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Kadima leads as 65% of Israelis go to the polls

Posted By Rachel Neiman On February 11, 2009 @ 12:00 am In | No Comments

Tzipi vs Bibi: The close race between Likud and Kadima was perhaps best illustrated by the front page of Israeli newspaper Maariv.Israeli voters may have appeared indecisive in the run-up to Israel’s elections for the 18th Knesset yesterday, but on the day itself, they made a clear swing towards the right.

With 99 percent of the votes for the 120 Knesset seats in by 10am this morning, the Kadima party, headed by Tzipi Livni, was in the lead with 28 seats, and Likud, headed by Benjamin Netanyahu, won 27. The election’s surprise dark horse Yisrael Beteinu, headed by Avigdor Lieberman, won 15 seats.

The remaining 50 seats went to Labor – 13; Shas – 11; United Torah Judaism – 5; Hadash – 4; United Arab List-Ta’al – 4; National Union – 4; Meretz – 3; Habayit Hayehudi – The New National Religious Party (NRP) – 3; Balad – 3.

The other small parties – the Green Party, Meimad-Green Movement, Pensioners, Israel Hazaka, Or, Green Leaf and Tzomet – did not pass the 2 percent minimum threshold and did not win any seats.

It still remains to be seen whether Livni or Netanyahu will be Israel’s next prime minister. This will depend on which party can create a majority coalition of at least 61 seats and form a government, in consultation with the President of the State of Israel Shimon Peres.

Israeli democracy in action

The election day weather was as changeable as voter sentiment. With 10-15 percent of voters still undecided on the eve of elections, there were concerns that many would not even bother coming to the polling stations in light of the storm that swept in overnight. These fears were allayed by 4pm in the afternoon when, despite the rain, 42% had already cast their ballots. By 6:15pm, almost 50% had voted and by 8pm almost 60%. In the end, voter turnout was strong with 65% of the country’s 5,278,985 eligible voters showing up at the polls – 2% more than in the previous election.

The close race between Likud and Kadima was perhaps best illustrated by newspaper Maariv’sfront page: split in half, playing card style, one part bore the headline, “The Next Prime Minister: Benjamin Netanyahu” and the other part read, “The Next Prime Minister: Tzipi Livni”.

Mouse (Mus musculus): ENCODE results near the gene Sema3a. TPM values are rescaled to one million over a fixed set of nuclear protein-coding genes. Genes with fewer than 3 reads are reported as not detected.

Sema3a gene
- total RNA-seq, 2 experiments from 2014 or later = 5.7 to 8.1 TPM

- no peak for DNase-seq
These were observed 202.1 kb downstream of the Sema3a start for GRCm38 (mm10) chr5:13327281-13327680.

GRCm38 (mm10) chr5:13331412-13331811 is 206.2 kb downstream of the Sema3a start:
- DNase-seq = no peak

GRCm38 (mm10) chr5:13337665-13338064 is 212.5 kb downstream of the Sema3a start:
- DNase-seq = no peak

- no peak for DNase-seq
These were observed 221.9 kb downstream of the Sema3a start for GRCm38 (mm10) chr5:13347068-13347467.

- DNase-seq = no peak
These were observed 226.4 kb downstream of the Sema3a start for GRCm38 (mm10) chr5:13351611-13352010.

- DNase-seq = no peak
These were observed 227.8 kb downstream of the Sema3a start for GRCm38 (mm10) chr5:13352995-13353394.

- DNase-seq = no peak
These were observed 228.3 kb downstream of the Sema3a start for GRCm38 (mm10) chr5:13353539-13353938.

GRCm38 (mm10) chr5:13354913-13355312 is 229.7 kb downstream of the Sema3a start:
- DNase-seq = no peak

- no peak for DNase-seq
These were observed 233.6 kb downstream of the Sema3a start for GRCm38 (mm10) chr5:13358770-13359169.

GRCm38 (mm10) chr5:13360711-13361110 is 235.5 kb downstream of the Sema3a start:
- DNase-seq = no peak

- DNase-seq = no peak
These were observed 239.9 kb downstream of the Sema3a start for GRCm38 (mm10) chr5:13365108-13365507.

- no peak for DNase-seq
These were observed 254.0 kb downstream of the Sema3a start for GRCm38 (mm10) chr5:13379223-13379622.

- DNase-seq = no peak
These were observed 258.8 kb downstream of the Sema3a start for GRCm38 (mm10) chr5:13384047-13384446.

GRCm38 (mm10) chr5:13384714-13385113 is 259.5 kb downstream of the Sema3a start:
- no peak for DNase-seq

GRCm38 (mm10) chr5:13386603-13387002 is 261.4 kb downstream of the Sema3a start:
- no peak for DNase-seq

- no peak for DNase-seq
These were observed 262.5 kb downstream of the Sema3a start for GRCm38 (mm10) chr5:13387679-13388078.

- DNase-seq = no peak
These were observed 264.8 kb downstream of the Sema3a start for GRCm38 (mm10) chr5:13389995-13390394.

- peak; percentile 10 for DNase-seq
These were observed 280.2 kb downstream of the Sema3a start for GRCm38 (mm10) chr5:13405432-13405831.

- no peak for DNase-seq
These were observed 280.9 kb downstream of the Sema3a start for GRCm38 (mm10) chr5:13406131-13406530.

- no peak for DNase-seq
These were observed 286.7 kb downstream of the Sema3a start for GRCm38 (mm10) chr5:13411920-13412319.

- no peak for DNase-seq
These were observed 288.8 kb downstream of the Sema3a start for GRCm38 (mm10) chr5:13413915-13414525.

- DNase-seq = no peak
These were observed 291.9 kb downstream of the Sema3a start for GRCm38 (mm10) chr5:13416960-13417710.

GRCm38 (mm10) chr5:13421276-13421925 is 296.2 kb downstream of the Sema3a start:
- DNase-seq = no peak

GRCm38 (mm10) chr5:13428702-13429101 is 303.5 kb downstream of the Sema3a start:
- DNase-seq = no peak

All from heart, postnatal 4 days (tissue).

But the real victor, as always, was Israel’s cacophonous democratic system, where small and large parties elected on the basis of proportional representation form coalitions to gain a majority of votes. This year, there were 33 parties up for election. The system – at least in theory – gives voice to minority sectors that might otherwise be ignored.

In practice, the inability to maintain coalitions has brought Israelis to the polls for the fifth time now in 10 years. To its great credit, balloting in the Middle East’s only true democracy went, as always, relatively smoothly with just the usual hiccups: the polling stations that moved location without notifying anyone; complaints by election monitors of damaged, missing and stolen ballot slips; the blind woman who was initially denied entry to her polling station (the situation was later rectified).

More seriously, there was unrest in the Arab town of Umm el-Fahm as residents protested the arrival of election monitors from the Jewish far right; street violence erupted and police made five arrests.

In the end, all of the country’s 9,263 polling stations were operational; of these 1,319 were wheelchair accessible, 194 were in hospitals, 56 in prisons and detention centers, 92 in Israeli embassies and consulates. The polls opened at 7am and closed at 10pm.

The lighter side of election day

Retailers were the winners by a landslide as election day in Israel is a vacation day; all workers have a day off except for those providing essential services where workers must be given time off to vote. On Tuesday, 47% of businesses were open, cafes and restaurants buzzing with activity and shops offering discounts of up to 70%. Israel’s malls benefited from both the holiday and the inclement weather with two and a half times the turnover of an ordinary weekday and movie houses filled to capacity.

Bad weather also meant that picnics in the park and out-of-town trips were out of the question and polling stations reportedly served as a rainy-day activity for parents trying to amuse the kids.

On the popular culture front, Google Israel created a special Election Day logo, Israeli music TV station Channel 24 ran a video hit list of the candidates’ favorite songs, and Channel 10 projected the initial election results for the major parties in red, green and blue on the three Azrieli Center towers.

Official election results will be tabulated and published next week on February 18. After that, the politicking begins in earnest as coalitions are formed. The opening session of 18th Knesset is scheduled for March 2.

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